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Invisible histories: Primate bodies and the rise of posthumanism in the twentieth century

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Chapter Summary

This chapter discusses that although the Second World War may mark a turning point in the science that is considered to frame the posthuman project, animal science has continued on a trajectory right through this period to the point where the organic/ machine interface has been radically realised. Furthermore, despite the fact that the human-machine interface may have excited greater attentionperhaps because it seems less messy, hybridity as both a scientific and cultural practice entails the same sorts of issues, whatever version of the nonhuman one is dealing with; for optimisation read purification, for accelerating information processing read the reconfigured animal body. The chapter then focuses on another important facet of posthumanism which again has significant exemplars in early twentieth-century behavioural science as well as art: the mimicry of the nonhuman.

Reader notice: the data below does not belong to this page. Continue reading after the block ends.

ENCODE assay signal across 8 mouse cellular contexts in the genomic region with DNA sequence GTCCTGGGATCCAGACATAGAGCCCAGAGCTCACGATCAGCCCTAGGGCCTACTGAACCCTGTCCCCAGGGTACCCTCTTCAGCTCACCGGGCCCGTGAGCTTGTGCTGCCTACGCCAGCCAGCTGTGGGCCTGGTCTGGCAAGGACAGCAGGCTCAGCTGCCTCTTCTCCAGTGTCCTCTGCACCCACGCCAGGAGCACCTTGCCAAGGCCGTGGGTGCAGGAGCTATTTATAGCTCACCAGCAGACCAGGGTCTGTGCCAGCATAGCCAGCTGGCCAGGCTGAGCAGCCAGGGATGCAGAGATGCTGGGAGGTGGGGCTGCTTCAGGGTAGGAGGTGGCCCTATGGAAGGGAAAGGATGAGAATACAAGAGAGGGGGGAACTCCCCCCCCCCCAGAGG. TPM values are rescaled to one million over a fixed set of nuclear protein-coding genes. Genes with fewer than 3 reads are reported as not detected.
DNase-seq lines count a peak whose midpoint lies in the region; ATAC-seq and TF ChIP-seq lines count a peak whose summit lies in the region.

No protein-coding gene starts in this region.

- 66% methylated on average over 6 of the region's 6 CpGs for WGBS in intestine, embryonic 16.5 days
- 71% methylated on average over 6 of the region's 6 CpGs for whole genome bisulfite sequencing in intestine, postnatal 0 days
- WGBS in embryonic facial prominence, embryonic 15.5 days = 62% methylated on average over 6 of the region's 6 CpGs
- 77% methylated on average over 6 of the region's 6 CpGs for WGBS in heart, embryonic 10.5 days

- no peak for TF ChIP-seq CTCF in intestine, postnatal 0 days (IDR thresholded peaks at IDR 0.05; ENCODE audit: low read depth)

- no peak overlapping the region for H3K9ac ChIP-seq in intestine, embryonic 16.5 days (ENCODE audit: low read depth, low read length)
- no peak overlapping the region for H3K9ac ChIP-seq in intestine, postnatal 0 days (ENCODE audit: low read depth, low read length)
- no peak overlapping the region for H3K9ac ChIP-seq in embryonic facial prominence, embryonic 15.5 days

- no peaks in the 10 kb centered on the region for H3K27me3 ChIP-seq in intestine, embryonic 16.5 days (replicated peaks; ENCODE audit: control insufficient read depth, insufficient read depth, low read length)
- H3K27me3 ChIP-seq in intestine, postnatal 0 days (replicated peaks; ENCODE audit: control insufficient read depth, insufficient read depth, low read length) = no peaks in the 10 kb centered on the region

Keywords: posthumanism; primate bodies; twentieth century

10.1163/ej.9789004168671.i-266.36
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